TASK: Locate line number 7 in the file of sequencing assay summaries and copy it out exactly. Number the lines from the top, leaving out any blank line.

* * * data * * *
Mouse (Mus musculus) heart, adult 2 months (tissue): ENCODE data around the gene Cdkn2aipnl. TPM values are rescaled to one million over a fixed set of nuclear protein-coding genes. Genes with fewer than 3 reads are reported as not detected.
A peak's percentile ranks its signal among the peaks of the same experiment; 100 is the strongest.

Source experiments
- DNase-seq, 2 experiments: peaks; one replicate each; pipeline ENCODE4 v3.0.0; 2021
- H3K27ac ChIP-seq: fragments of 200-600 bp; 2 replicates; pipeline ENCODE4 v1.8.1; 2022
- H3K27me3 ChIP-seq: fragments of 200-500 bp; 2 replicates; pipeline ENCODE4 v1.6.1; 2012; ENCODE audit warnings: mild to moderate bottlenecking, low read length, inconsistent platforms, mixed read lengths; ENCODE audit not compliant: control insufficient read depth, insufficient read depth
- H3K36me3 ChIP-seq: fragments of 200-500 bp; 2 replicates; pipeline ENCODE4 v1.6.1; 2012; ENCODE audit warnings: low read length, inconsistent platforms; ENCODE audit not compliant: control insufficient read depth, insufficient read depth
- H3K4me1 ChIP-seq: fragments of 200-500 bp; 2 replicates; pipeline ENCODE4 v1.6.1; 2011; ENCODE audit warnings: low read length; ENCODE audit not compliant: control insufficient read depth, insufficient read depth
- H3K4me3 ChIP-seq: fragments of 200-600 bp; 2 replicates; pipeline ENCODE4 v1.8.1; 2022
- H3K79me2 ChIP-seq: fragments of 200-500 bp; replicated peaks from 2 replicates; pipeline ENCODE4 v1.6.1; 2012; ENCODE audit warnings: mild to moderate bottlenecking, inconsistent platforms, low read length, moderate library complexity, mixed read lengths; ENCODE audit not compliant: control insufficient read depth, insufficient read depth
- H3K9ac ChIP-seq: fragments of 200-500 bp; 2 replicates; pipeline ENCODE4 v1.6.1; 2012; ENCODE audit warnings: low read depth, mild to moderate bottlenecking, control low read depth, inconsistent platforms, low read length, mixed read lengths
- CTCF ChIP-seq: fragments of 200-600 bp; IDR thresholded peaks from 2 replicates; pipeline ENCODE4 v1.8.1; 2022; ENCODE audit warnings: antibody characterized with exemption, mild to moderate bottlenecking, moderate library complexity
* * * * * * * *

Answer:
- H3K36me3 ChIP-seq: fragments of 200-500 bp; 2 replicates; pipeline ENCODE4 v1.6.1; 2012; ENCODE audit warnings: low read length, inconsistent platforms; ENCODE audit not compliant: control insufficient read depth, insufficient read depth